One of my biggest pet peeves is when the author has a character refrain from using an introduced piece of technology or magic that would otherwise immediately solve the plot conflicts. Take Doctor Who’s sonic screwdriver. I watched too many episodes that had the Doctor miraculously save the day by doing something with his magical tech that, if he’d done it at the beginning of the show, would have solved the situation instantly. Or Hiro’s time travelling powers from Heroes. They were so powerful the writers had to come up with ludicrous reasons to keep him on the side lines, otherwise he could solve all the problems by stopping or travelling back in time.

Remember, when you’re creating magic or technology, there need to be limitations. It’s those limitations your characters will need to strain against in order to succeed.

What tips do you have for aspiring fantasy writers on how to create a solid, believable world?

For me, one of the most interesting parts about world-building isn’t creating the fancy new technologies or mind-bending magic systems, it’s exploring the second- and third-tier effects those inventions would have on the world. You can’t just dump FTL travel into a culture and expect it to stay the same for very long.

In my story’s world we’ve figured out how to scan the human brain and upload the consciousness to a computer, but the brain is destroyed in the process. It’s a one way trip. I spent a lot of time researching, trying to figure out how I could give this technology a sense of realism. I hand-waved some of the tricky bits but created an entire process around how the technology would work. Then I created a business process around it. Then I tried to figure out how our world would be affected by the introduction of this technology. What it would do to families and religions and career paths and politics and the economy. My world is near-future and I want to keep it as based in reality as possible, so I needed to plausibly extrapolate how the technology I’d introduced would likely affect our world today.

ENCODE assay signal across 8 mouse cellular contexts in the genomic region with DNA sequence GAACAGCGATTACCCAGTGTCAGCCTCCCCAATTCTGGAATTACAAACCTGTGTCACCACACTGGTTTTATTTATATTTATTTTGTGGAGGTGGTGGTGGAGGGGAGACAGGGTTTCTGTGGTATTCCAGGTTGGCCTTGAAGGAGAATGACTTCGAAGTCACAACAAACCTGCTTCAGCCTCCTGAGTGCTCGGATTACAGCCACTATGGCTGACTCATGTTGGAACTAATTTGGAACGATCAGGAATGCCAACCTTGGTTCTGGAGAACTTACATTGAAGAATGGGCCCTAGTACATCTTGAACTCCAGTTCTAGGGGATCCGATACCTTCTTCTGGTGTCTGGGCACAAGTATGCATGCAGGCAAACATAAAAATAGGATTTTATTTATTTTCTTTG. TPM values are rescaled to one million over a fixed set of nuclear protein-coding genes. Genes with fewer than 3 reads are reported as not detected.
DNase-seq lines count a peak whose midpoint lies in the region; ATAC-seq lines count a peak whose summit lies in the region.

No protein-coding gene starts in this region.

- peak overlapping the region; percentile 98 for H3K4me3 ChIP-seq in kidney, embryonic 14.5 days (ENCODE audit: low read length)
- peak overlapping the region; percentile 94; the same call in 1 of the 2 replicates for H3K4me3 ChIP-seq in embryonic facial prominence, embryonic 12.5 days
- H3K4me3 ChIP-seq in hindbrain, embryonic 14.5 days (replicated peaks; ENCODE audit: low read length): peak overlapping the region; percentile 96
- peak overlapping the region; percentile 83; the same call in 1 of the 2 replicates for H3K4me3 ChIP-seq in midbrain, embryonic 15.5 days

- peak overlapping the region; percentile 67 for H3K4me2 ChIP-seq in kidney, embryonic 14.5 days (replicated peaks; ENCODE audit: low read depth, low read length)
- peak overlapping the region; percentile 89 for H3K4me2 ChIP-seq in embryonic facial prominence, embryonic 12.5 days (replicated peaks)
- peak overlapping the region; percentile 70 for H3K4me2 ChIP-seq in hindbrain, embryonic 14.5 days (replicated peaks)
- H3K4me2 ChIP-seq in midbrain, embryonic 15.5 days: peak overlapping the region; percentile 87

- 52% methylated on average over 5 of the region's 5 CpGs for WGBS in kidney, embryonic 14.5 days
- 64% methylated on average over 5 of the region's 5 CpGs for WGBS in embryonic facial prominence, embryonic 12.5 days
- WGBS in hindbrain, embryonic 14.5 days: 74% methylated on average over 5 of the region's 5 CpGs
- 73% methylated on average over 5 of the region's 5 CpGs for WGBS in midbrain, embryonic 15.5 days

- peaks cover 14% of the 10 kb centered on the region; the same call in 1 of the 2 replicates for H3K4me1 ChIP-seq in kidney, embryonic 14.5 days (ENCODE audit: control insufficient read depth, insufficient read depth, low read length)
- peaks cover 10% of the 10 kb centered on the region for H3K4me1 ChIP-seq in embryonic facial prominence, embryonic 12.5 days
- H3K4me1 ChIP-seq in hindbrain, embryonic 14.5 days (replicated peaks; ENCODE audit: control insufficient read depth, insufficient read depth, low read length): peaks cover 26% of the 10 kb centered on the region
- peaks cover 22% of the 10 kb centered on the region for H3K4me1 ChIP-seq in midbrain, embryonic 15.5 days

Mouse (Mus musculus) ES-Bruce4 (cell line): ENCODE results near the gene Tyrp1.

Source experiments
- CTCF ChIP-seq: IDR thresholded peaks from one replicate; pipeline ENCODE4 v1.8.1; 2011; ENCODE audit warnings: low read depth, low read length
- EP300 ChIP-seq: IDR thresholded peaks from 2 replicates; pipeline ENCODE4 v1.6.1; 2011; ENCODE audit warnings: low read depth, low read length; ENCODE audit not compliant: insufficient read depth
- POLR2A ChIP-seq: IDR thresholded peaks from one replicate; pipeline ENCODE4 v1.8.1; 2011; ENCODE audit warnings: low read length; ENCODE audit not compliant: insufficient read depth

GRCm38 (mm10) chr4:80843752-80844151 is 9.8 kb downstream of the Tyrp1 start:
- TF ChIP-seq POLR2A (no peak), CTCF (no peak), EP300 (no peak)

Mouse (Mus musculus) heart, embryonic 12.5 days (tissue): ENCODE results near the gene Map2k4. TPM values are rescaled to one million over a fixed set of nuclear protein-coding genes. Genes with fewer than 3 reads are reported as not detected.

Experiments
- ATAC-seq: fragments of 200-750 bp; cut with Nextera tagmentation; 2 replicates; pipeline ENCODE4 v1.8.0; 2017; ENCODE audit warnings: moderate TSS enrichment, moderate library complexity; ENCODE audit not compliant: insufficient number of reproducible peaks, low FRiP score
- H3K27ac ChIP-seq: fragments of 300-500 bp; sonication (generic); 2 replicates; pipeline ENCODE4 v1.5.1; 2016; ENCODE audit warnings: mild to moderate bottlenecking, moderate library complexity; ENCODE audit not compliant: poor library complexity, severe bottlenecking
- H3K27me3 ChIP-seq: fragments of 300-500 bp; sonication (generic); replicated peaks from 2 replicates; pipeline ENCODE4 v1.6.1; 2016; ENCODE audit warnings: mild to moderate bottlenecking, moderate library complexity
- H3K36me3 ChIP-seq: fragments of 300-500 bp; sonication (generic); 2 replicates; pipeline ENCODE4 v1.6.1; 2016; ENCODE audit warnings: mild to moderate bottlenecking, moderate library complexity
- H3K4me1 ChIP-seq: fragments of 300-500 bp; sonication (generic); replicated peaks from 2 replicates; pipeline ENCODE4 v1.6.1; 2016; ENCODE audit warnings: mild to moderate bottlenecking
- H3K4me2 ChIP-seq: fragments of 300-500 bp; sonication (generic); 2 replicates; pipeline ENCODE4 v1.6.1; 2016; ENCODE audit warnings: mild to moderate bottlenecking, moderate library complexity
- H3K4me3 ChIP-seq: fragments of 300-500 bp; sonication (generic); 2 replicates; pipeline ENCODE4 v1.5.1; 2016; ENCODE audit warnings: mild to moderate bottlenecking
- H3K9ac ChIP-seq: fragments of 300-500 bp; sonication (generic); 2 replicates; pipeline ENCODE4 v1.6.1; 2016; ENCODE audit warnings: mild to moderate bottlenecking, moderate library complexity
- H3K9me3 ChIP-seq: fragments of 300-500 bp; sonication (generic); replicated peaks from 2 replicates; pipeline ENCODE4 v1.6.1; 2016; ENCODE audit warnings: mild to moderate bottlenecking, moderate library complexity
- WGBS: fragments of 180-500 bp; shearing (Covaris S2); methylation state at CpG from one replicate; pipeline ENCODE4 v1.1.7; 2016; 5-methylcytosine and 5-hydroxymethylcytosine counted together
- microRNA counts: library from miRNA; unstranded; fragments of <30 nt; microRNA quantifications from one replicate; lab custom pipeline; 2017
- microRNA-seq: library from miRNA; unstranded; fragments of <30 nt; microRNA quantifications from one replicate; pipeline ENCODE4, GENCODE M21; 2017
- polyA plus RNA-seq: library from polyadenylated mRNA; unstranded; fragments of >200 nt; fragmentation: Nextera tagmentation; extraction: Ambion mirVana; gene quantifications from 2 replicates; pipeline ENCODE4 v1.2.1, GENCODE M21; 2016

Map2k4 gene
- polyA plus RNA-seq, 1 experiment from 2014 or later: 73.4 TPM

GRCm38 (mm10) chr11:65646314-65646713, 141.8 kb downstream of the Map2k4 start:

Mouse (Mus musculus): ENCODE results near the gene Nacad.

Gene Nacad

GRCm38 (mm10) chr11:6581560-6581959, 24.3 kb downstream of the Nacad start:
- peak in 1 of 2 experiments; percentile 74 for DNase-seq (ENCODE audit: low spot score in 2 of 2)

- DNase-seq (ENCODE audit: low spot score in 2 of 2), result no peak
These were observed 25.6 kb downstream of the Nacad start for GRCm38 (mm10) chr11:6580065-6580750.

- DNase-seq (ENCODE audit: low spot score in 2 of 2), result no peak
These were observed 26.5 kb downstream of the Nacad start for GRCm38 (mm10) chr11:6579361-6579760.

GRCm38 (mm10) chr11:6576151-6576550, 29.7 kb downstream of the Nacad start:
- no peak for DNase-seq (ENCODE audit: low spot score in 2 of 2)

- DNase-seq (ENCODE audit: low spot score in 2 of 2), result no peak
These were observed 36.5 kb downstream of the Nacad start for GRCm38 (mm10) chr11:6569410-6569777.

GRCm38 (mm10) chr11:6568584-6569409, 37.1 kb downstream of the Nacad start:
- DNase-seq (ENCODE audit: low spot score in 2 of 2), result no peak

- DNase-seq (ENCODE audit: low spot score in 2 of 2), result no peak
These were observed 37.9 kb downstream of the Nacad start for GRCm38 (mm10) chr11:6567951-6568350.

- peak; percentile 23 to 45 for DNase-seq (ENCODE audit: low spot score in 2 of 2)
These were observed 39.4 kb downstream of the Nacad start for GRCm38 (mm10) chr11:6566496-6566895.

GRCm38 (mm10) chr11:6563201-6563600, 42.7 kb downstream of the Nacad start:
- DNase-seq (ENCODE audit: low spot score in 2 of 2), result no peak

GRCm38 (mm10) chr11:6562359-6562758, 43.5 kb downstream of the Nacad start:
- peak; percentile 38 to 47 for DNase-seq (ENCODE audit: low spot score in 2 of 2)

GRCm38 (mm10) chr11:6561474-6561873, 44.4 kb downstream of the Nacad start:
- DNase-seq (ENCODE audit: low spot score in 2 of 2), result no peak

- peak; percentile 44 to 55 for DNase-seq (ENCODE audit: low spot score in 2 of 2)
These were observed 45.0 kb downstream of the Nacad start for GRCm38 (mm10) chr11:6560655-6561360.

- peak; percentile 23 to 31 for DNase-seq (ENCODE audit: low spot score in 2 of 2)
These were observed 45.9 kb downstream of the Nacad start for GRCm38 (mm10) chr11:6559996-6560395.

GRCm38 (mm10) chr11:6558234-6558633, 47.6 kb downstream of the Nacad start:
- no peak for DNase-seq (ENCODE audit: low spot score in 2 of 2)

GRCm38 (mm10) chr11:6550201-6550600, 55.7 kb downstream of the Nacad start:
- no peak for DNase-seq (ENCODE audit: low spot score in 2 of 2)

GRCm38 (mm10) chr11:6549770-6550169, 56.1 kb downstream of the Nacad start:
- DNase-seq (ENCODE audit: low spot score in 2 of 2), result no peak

Then, by exploring these knock-on effects I was able to flesh out the world even more, and hopefully make it more believable.

Be sure to check out Damien’s novel, Second Skyn, coming out on December 5th:

Damien Boyes CoverIf it weren’t for his Digital Life Assurance, Toronto Police Detective Finsbury Gage would be dead–smeared across the highway by a crazed man in a stolen urban assault vehicle. Finsbury hung together long enough for the recovery team to arrive. His wife wasn’t so lucky.

Now, six months later, his mind restored to a prosthetic brain, wrapped in a healthy new body, and technically immortal, Finsbury is back to a life that no longer exists.

He’s all alone, his home a shrine to everything he lost.

He’s been reassigned. Knocked from Homicide to busting bit-heads and chasing after lost minutes of the idle rich.

And his thoughts are coded into light.

The only thing keeping Finsbury from blowing his plastic brains out is the memory of his wife’s death. It’s 2.57 seconds long and plays on repeat, every time he closes his eyes. Inside the searing pain of loss he finds a reason to go on–the haunting glimpse of the wild-eyed man responsible for his wife’s death.

Finsbury’s gonna find this guy, no matter what he has to do.

But Finsbury isn’t the only one on the hunt–something is coming for him. Something like the world has never seen.

Something that will force Finsbury Gage to abandon everything he believes–everything he is–to survive.

You can connect with Damien in the following ways:

Website / Blog: damienboyes.com

Twitter: @reszoverse

Email: Damien “at” damienboyes “dot” com

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About John Robin

John Robin is an epic fantasy writer, professional editor, and lover of imaginary worlds. He write stories about magic and myth, human suffering and the power to rise above it. He loves world building, coffee shops, mathematics, chess, and is an avid author community builder.